a. Magnetic Fields
    b. Electromagnetism
    c. Hysteresis
    d. Induction
    e. Applications of Electromagnetism and Induction

  10. Introduction to semiconductors and basic systems
    a. Semiconductors defined
    b. Diodes and how they work
    c. Rectifiers
    d. Introduction to transistors and ICs
    e. The basic power supply as a system
AC Circuits or Circuit Analysis II
  1. Introduction to Alternating Current and Voltage
    a. Sine waves
    b. Non-sinusoidal Waveforms
    c. Voltage measures, frequency, period.

  2. Capacitance and Inductance
    a. Definition, units of measure and physical properties
    b. Circuit configurations, total capacitance and inductance
    c. DC and transient analysis of RC and RL circuits
    d. Capacitance and inductance in AC Circuits

  3. Transformers
    a. Step up/step down
    b. Loading and Reflected Load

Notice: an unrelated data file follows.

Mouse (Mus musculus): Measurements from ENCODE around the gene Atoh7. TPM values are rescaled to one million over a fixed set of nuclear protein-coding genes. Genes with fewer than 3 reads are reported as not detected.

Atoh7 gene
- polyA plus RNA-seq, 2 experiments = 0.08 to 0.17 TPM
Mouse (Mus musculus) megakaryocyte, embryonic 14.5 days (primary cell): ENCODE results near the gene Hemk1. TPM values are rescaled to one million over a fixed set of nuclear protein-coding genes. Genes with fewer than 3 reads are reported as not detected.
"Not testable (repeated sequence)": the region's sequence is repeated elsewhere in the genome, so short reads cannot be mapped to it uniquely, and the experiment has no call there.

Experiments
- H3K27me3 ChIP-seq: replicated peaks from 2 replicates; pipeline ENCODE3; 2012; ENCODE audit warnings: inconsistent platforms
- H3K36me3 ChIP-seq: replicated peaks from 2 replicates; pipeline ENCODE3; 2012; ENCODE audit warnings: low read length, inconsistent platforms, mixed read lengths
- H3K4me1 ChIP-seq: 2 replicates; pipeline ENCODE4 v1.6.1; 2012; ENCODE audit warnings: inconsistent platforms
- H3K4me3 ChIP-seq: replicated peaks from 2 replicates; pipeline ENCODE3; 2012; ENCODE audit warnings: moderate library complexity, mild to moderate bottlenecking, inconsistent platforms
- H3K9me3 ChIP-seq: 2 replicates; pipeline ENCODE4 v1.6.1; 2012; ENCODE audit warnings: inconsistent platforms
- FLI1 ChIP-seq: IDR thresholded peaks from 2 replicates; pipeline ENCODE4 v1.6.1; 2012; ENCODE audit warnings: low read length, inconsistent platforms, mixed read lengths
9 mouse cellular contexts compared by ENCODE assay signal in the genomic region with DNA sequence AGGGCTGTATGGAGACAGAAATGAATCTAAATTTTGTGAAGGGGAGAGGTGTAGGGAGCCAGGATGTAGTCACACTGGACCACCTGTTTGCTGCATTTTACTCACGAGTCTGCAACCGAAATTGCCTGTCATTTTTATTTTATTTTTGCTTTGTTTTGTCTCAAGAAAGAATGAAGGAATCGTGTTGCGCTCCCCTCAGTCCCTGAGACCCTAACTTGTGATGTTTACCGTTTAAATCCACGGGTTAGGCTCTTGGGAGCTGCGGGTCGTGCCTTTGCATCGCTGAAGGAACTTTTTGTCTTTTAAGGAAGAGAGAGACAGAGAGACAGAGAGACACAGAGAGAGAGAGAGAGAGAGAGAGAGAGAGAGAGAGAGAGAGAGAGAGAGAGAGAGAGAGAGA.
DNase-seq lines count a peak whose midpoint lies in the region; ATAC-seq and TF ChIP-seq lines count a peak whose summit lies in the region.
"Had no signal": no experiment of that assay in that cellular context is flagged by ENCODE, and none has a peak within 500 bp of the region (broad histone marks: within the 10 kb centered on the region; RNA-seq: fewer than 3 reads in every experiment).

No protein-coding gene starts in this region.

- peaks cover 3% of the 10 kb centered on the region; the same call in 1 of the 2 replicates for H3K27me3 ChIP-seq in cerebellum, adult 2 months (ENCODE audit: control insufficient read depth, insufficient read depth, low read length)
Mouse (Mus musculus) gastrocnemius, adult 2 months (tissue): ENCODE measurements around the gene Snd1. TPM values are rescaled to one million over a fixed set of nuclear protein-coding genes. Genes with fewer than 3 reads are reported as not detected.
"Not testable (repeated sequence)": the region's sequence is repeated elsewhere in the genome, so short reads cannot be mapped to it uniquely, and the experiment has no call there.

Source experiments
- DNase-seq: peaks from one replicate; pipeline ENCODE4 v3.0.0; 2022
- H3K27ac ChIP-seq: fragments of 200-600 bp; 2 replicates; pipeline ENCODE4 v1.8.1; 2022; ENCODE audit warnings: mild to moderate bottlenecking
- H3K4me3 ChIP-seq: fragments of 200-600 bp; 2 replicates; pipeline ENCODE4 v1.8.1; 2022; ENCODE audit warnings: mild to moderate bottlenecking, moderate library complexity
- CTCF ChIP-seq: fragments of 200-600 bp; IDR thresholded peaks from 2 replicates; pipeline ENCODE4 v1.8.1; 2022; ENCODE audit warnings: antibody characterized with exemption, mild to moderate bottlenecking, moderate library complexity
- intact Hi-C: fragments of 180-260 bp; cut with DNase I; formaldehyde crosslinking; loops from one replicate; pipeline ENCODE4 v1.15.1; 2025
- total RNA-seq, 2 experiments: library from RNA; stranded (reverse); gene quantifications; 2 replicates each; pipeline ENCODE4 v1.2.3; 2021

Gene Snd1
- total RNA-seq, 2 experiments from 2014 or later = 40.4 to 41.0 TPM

c. Impedance Matching

  4. RC Circuits
    a. Typical Circuit Configurations and Total Impedance
    b. Power in RC Circuits

  5. RL Circuits
    a. Circuit Configurations and Total Impedance
    b. Power in RL Circuits

  6. RLC Circuits
    a. Circuit Configurations and Total Impedance
    b. Power in RLC Circuits
    c. Resonance
    d. Filters

  7. Circuit Theorems
    a. Voltage and Current Sources
    b. Thevenin’s Theorem
    c. Maximum Power Theorem

  8. Wire and cable
    a. Types and sizes of wire
    b. Types of cable
    c. Cable characteristics
    d. Introduction to transmission lines

  9. Test equipment
    a. Operation and use of the oscilloscope
    b. Operation and use of the function generator

  10. Troubleshooting
    a. An approach to troubleshooting
    b. Troubleshooting methods for DC/AC circuits